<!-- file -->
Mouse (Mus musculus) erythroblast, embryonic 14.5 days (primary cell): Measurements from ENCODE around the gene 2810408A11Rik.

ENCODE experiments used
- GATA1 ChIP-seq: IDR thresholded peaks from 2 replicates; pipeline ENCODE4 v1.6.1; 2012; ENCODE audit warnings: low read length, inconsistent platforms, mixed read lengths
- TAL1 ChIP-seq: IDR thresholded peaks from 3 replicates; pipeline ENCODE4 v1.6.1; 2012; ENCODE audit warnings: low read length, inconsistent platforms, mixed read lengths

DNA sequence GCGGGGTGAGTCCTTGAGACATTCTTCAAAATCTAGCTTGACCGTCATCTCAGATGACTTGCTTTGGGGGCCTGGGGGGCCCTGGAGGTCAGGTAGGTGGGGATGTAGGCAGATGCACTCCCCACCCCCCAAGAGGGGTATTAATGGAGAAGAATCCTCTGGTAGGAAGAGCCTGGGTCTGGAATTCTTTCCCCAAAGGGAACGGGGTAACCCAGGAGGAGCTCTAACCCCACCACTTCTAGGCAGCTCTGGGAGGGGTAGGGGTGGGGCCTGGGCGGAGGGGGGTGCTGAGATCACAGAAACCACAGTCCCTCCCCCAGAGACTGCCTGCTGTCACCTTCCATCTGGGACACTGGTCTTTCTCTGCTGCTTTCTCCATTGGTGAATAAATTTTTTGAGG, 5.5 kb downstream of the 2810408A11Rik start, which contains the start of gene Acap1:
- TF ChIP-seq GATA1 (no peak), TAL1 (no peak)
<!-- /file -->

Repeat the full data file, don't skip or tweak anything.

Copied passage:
Mouse (Mus musculus) erythroblast, embryonic 14.5 days (primary cell): Measurements from ENCODE around the gene 2810408A11Rik.

ENCODE experiments used
- GATA1 ChIP-seq: IDR thresholded peaks from 2 replicates; pipeline ENCODE4 v1.6.1; 2012; ENCODE audit warnings: low read length, inconsistent platforms, mixed read lengths
- TAL1 ChIP-seq: IDR thresholded peaks from 3 replicates; pipeline ENCODE4 v1.6.1; 2012; ENCODE audit warnings: low read length, inconsistent platforms, mixed read lengths

DNA sequence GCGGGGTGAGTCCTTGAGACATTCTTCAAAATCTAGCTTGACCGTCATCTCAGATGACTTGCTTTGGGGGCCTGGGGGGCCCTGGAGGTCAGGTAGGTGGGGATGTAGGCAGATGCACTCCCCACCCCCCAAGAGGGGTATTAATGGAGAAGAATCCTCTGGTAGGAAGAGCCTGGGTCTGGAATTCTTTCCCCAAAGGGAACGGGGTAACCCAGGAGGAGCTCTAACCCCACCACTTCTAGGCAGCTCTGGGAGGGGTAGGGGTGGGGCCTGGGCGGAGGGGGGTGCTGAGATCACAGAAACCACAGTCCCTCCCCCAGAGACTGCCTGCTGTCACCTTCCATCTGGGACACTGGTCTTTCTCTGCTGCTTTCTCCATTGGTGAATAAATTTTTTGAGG, 5.5 kb downstream of the 2810408A11Rik start, which contains the start of gene Acap1:
- TF ChIP-seq GATA1 (no peak), TAL1 (no peak)